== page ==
As healthcare workers across the world deal with the coronavirus outbreak on the frontlines, new research has come up that points out the mental health outcomes they face.
Here is a look at the kind of mental health issues medical workers may have to deal with, and what can be done to address them.
Can healthcare workers dealing with COVID-19 patients be psychologically stressed?
Yes, the research seems to point in this direction. A recent study appearing in the peer-reviewed journal JAMA Network studied 1,257 healthcare workers in 34 hospitals (20 in Wuhan, 7 in Hubei and 7 elsewhere in China) equipped with fever clinics or wards for patients with COVID-19.
It found that a “considerable proportion” of healthcare workers reported symptoms of anxiety, depression, insomnia and distress. The symptoms were more common among women and nurses in Wuhan and frontline healthcare workers dealing directly with COVID-19 patients.
In this study, over 634 participants reported symptoms of depression, 560 reported symptoms of anxiety, 427 reported insomnia and 899 reported distress. The study also notes that nurses, women and frontline healthcare workers and those deployed in Wuhan, the initial epicentre of the disease outbreak, reported more severe degrees of all measurements of mental health symptoms.
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Another study published in the journal Lancet in February said that medical workers in Wuhan were facing enormous pressure, including a high risk of infection, inadequate protection from contamination, overwork, frustration and isolation. These factors were causing medical workers to feel stressed and anxious. They also reported depressive symtoms, insomnia, denial, anger and fear.
What does this mean?
The psychological impact of infectious disease outbreaks on healthcare workers is not something that is being recorded for the first time during this ongoing global pandemic. During the 2003 SARS outbreak too, for instance, high-risk healthcare workers reported elevated levels of stress, fatigue, poor sleep, worry about health and fear of social contact, according to a 2007 paper published in the Canadian Journal of Psychiatry.
Healthcare workers across the world are providing one of the most important services during this global pandemic. They are not only directly dealing with COVID-19 patients, but are at an increased risk of contracting the infection.
For instance, in China, more than 3,000 healthcare workers contracted the infection and over 22 died. In Italy, another epicentre of the disease, over 20 per cent of the responding healthcare workers contracted the disease and some died because of it.
These factors put a significant amount of pressure on healthcare workers, due to which their mental health might get compromised. Further, while various countries have set up helplines to address the anxieties of citizens ordered to stay home, such interventions for healthcare workers remain scarce.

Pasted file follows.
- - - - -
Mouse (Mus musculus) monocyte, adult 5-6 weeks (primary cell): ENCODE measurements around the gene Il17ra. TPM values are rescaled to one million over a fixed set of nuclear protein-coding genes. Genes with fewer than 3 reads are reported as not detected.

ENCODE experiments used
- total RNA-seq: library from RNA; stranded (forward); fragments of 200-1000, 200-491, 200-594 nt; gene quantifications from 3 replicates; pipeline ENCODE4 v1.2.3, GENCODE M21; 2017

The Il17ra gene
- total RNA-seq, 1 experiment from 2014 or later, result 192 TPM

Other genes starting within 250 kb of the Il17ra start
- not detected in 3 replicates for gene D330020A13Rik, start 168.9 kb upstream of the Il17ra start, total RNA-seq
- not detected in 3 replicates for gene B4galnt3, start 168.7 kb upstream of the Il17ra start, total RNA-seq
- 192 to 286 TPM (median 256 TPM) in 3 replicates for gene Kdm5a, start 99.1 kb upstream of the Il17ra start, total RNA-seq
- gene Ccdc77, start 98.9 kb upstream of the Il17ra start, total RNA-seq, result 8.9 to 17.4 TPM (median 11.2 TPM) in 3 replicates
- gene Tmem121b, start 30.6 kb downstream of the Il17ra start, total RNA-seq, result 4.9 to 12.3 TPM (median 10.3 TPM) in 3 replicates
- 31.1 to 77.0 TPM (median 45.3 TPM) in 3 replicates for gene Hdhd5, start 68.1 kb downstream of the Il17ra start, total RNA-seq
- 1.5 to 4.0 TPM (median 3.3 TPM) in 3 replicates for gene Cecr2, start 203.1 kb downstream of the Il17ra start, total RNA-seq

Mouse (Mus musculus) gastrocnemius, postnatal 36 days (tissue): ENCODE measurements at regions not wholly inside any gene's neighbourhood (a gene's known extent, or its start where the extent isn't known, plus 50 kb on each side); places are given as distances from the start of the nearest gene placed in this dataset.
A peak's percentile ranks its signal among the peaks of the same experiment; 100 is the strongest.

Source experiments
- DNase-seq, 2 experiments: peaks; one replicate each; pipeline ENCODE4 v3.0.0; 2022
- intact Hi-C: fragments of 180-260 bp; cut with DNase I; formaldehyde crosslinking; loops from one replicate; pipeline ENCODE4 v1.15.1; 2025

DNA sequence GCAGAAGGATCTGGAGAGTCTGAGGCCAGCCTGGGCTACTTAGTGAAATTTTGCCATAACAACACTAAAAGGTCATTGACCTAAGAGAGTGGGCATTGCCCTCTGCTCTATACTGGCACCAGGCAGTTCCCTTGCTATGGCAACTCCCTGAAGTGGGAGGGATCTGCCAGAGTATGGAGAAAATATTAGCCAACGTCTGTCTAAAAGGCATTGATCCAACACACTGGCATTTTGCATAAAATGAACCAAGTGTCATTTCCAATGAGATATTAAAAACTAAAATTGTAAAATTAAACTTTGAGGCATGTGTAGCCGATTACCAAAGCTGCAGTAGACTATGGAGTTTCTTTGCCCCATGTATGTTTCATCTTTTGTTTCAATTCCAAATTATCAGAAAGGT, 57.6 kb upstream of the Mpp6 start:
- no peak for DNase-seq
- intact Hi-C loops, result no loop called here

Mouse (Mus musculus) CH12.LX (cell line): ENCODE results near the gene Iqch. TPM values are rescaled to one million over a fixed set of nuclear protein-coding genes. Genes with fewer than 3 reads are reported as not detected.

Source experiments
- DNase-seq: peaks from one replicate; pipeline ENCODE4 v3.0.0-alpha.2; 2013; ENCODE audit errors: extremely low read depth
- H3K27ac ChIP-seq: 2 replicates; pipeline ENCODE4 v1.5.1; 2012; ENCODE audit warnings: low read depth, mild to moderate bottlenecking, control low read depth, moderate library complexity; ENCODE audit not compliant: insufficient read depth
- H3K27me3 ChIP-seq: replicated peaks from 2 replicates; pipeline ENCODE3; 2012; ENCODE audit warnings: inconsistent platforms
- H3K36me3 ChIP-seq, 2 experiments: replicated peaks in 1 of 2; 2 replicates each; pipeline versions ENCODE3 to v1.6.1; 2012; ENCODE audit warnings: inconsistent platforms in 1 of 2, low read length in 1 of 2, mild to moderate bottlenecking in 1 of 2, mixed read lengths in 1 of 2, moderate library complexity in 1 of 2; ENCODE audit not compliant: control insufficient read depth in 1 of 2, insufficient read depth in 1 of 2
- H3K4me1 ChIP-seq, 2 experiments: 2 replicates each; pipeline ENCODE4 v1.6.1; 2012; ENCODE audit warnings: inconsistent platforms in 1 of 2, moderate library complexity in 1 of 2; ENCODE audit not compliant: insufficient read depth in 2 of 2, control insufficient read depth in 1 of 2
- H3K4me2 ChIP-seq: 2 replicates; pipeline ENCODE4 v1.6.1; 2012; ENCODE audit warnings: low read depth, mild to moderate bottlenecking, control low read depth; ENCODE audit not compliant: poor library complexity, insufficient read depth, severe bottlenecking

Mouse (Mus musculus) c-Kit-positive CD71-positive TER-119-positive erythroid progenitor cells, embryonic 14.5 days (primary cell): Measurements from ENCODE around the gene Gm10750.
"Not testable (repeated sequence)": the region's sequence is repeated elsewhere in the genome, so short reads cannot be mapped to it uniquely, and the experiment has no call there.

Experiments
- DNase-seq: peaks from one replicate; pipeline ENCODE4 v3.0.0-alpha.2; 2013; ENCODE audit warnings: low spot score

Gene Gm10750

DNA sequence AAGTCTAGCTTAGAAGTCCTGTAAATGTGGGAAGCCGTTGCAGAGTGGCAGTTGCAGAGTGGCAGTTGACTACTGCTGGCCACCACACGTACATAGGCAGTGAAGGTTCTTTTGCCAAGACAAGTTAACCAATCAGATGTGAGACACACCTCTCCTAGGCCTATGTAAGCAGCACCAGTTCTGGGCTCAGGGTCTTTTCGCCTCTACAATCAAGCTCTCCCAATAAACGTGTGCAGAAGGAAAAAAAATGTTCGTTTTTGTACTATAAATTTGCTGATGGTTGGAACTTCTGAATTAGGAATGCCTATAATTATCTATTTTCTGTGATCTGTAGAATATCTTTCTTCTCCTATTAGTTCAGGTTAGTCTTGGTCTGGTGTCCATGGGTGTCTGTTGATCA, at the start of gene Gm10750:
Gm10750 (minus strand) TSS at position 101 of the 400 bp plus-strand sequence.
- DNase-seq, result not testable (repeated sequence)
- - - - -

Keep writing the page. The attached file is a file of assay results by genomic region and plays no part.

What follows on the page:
An editorial comment on the JAMA Network study made by NEJM Journal Watch said the greater impact on nurses than physicians might be because of their closer and more prolonged contact to the COVID-19 patients and also due to their greater inexperience.
“While it may be modestly reassuring that half the respondents on the front lines of this outbreak had minimal or no symptoms, these findings highlight the importance of being sensitive to caretaker distress and of caring for the caretakers as well as the patients,” the comment said.
The aforementioned Lancet study says that mental health problems among medical workers can affect their understanding, attention and decision-making ability, “which might hinder the fight against 2019-nCoV”.
These problems can also have a lasting impact on their overall wellbeing. Therefore, protecting the mental wellbeing of mental health workers is important to not only control the epidemic, but also to protect their own long-term health.
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What can be done to protect the mental health of healthcare workers?
Noting that the coronavirus outbreak is an unprecedented situation, an analysis in BMJ notes that during such a time, healthcare workers have to make “impossible decisions” under “extreme pressure”. This may include decisions such as allocating scarce resources to equally needy patients, balancing their own mental and physical healthcare needs and aligning their desire and duty to patients with those to family and friends.
Some of the measures that can help during such times include preparing the staff so they are able to make sense of morally challenging situations, and requiring healthcare managers to be frank and straightforward about the situation the workers may need to face.
Once the crisis is over, the analysis suggests that healthcare workers should be actively monitored, supported and provided with evidence-based treatment.
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